Two key design criteria identified for ecosystem and biodiversity protection were representation and replication of the many coastal marine ecosystems across a network. Two levels of representation were recognized: first, characterization of ecosystems based on a combination of substrate type (rock vs. soft sediment) and water depth, and second, geographic variation in community composition, or “bioregions,” within each of these ecosystems (e.g., Claisse et al., 2018, for southern California). The SAT suggested that MPAs be distributed to encompass these levels of variation in ecosystem structure, and used species-area curves from ecological surveys in each habitat to determine the minimum ecosystem area an MPA would need to encompass to serve as a functional replicate.

Criteria for the minimum size of individual MPAs combined population and ecosystem considerations. The SAT reasoned that at a minimum, an MPA must encompass the home range of individuals to ensure that they can be protected throughout their lifetimes. This prompted an extensive review of fish home ranges (Freiwald, 2012). Additionally, the SAT recognized that many fishes inhabit multiple ecosystems over their lifetimes, such as those that undertake ontogenetic migrations between habitats (e.g., Fodrie and Levin, 2008; Nagelkerken et al., 2012). This led to the recommendation that MPAs encompass multiple ecosystems, from those on beaches to those in deeper shelf waters.

Criteria for the spacing and spatial arrangement of MPAs evolved perhaps most rapidly during the MLPA planning process. At the outset, the SAT recognized that it would be valuable to specify some maximum distance between neighboring MPAs in order to ensure larval connectivity. This was approached by using estimates of “average dispersal distance” based on genetic information, average larval duration, and simplified representations of oceanographic flow (Figure 3; Kinlan and Gaines, 2003; Largier, 2003). Specifying both minimum MPA width and maximum spacing in the alongshore dimension has the consequence of indirectly specifying a minimum proportion of the coastline that will be protected, which early spatial population models suggested was a key variable affecting population persistence in MPAs (Botsford et al., 2001). Given those fairly limited point estimates of a single dispersal distance per species, population models were developed to explain how different combinations of dispersal distance and MPA size interacted to affect population persistence and fishery yield (Kaplan and Botsford, 2005; White et al., 2010a, 2010b). An important lesson that emerged from those analyses was that population dynamics inside MPAs depended heavily on fishery management outside MPAs. By the end of the MLPA process, advances in numerical ocean circulation modeling and the availability of high-resolution benthic habitat maps made it possible to simulate larval connectivity patterns directly. Those connectivity calculations were then used in bioeconomic population dynamics models (White et al., 2013a) to evaluate possible MPA configurations in a way that accounted for spatial variations in dispersal pathways. The bioeconomic models had a side benefit of quantifying the possible economic trade-offs of MPA placement (i.e., lost fishing grounds), though the MLPA itself did not have economic goals.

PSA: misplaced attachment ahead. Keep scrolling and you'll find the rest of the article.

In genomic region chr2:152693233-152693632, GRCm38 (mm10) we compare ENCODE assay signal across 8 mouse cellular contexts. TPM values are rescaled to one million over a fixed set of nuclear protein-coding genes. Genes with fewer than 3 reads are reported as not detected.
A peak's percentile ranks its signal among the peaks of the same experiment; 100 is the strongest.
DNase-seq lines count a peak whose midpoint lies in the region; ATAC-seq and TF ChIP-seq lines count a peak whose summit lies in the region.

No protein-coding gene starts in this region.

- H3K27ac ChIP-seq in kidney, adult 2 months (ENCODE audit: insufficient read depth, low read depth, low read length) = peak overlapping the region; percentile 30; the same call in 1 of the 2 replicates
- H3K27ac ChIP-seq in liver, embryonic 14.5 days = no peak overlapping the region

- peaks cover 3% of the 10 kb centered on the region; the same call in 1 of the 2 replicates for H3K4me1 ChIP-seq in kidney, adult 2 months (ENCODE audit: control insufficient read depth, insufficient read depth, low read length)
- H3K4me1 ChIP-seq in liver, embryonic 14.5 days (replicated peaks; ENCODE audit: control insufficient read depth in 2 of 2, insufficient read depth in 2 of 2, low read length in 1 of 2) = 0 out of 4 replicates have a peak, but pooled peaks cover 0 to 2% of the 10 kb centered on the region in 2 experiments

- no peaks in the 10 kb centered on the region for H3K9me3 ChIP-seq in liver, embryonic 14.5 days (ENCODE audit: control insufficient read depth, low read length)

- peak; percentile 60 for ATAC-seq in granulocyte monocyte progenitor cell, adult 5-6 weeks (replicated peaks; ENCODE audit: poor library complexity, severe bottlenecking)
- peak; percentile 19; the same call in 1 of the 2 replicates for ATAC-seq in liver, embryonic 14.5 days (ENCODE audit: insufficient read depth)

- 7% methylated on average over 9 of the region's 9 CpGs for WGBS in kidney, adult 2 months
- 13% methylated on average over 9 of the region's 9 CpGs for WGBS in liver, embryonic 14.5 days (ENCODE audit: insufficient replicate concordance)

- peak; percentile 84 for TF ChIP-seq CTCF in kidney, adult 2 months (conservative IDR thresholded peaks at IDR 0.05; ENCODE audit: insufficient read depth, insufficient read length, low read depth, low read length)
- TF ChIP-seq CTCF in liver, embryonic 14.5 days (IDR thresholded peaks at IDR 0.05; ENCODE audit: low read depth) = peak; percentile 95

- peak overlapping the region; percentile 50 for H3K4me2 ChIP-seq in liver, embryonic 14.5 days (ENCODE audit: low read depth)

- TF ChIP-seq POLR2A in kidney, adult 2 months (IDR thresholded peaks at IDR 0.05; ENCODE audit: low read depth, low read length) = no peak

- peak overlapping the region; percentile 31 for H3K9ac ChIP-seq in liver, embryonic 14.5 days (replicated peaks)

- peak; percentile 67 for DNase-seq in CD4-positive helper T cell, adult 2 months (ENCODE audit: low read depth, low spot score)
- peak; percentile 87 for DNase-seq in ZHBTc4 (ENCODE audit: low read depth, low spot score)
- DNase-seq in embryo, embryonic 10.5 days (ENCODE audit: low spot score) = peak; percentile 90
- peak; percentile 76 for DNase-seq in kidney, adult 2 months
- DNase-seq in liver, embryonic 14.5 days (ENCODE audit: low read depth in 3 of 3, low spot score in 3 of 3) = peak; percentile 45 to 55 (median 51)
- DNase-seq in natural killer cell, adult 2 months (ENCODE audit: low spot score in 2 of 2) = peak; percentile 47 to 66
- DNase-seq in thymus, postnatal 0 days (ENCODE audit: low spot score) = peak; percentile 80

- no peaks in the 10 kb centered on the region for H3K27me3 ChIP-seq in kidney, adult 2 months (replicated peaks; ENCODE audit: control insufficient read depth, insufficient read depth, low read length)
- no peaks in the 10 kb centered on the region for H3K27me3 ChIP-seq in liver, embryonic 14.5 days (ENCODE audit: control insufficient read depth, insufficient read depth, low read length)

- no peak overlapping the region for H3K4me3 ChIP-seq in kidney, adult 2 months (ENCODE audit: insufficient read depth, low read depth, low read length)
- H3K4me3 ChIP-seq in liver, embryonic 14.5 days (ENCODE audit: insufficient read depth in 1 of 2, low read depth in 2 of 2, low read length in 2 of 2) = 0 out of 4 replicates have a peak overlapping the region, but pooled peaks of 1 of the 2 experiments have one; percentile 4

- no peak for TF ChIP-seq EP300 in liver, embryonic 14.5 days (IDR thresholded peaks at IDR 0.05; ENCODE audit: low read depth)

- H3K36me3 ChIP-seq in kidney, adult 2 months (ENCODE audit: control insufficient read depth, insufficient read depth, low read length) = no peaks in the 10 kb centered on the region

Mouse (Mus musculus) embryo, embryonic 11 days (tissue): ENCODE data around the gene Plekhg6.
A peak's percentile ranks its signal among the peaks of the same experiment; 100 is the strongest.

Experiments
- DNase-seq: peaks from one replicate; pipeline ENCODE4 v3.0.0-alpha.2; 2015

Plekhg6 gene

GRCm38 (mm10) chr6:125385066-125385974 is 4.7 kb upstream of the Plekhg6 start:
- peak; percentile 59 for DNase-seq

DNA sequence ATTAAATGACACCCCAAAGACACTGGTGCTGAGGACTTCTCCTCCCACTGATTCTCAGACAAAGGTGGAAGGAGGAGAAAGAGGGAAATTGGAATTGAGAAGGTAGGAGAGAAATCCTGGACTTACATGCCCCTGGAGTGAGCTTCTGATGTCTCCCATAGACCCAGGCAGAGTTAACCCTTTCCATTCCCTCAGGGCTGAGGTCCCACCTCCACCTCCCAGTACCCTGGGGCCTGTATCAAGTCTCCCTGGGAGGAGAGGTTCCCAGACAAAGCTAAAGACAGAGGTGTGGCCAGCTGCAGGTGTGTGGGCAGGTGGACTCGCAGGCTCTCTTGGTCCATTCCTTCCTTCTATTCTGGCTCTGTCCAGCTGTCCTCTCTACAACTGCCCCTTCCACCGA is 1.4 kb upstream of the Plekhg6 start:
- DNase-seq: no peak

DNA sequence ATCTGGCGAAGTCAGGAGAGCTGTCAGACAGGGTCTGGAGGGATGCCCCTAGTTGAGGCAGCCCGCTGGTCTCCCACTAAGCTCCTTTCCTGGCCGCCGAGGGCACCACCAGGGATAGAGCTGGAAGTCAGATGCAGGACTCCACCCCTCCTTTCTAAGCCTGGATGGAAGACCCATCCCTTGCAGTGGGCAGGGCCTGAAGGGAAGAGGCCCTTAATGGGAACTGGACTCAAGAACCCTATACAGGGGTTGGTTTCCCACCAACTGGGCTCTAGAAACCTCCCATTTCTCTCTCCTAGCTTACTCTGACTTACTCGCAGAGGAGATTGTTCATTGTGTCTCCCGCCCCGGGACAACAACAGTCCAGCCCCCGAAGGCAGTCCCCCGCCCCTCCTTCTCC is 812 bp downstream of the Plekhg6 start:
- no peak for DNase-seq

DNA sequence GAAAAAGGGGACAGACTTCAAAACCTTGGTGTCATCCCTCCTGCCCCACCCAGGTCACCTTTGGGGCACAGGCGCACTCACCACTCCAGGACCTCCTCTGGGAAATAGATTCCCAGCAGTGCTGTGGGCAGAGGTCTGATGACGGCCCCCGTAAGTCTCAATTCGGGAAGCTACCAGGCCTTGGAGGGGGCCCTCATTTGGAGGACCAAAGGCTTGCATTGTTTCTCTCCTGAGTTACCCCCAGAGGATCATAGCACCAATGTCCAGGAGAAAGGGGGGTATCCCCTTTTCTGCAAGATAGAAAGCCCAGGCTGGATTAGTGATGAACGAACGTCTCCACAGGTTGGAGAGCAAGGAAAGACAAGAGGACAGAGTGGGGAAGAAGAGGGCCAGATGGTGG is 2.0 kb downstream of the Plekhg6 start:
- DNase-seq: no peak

Figure 3. Scales of population connectivity relative to California’s Marine Life Protection Area (MLPA) size and spacing guidelines and estimates of average propagule (spores or larvae) dispersal distances for more than 100 species. Species with short distance dispersing propagules (e.g., macroalgae, many invertebrates, some fishes) could be self-replenishing in MPAs of 25–100 km2 (green area). Species with long distance dispersing propagules (many invertebrates and fishes) have connectivity among MPAs spaced 50–100 km apart and the fished areas between them. Dispersal estimates are derived from genetic variation among populations using slopes from plots of genetic isolation by distance (Kinlan and Gaines, 2003; Palumbi, 2003; Kinlan et al., 2005). Redrawn from Kinlan and Gaines (2003). > High res figure